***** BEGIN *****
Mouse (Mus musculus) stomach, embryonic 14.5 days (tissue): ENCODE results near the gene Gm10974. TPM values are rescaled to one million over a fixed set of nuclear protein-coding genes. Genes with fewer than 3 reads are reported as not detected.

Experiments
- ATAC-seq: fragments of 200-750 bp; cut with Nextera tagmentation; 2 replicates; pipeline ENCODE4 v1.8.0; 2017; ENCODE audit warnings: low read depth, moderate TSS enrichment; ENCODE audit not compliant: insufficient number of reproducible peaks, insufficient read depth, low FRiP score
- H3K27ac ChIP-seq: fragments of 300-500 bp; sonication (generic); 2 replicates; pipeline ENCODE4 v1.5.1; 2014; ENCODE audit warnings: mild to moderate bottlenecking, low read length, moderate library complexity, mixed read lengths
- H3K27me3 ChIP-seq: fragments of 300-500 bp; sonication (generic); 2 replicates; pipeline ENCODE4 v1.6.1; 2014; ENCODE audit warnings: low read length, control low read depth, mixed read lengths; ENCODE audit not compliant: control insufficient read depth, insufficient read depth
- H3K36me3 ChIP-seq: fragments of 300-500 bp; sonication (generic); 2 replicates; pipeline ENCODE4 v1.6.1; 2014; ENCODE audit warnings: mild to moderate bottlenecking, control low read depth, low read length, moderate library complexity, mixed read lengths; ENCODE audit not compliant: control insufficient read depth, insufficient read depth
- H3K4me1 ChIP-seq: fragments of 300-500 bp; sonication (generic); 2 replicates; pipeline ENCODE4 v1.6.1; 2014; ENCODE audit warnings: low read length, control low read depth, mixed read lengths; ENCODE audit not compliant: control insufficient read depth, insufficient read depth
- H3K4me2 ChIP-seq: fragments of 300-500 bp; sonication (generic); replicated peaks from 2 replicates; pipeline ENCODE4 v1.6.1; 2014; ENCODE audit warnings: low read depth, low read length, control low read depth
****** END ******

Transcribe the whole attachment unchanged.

Mouse (Mus musculus) stomach, embryonic 14.5 days (tissue): ENCODE results near the gene Gm10974. TPM values are rescaled to one million over a fixed set of nuclear protein-coding genes. Genes with fewer than 3 reads are reported as not detected.

Experiments
- ATAC-seq: fragments of 200-750 bp; cut with Nextera tagmentation; 2 replicates; pipeline ENCODE4 v1.8.0; 2017; ENCODE audit warnings: low read depth, moderate TSS enrichment; ENCODE audit not compliant: insufficient number of reproducible peaks, insufficient read depth, low FRiP score
- H3K27ac ChIP-seq: fragments of 300-500 bp; sonication (generic); 2 replicates; pipeline ENCODE4 v1.5.1; 2014; ENCODE audit warnings: mild to moderate bottlenecking, low read length, moderate library complexity, mixed read lengths
- H3K27me3 ChIP-seq: fragments of 300-500 bp; sonication (generic); 2 replicates; pipeline ENCODE4 v1.6.1; 2014; ENCODE audit warnings: low read length, control low read depth, mixed read lengths; ENCODE audit not compliant: control insufficient read depth, insufficient read depth
- H3K36me3 ChIP-seq: fragments of 300-500 bp; sonication (generic); 2 replicates; pipeline ENCODE4 v1.6.1; 2014; ENCODE audit warnings: mild to moderate bottlenecking, control low read depth, low read length, moderate library complexity, mixed read lengths; ENCODE audit not compliant: control insufficient read depth, insufficient read depth
- H3K4me1 ChIP-seq: fragments of 300-500 bp; sonication (generic); 2 replicates; pipeline ENCODE4 v1.6.1; 2014; ENCODE audit warnings: low read length, control low read depth, mixed read lengths; ENCODE audit not compliant: control insufficient read depth, insufficient read depth
- H3K4me2 ChIP-seq: fragments of 300-500 bp; sonication (generic); replicated peaks from 2 replicates; pipeline ENCODE4 v1.6.1; 2014; ENCODE audit warnings: low read depth, low read length, control low read depth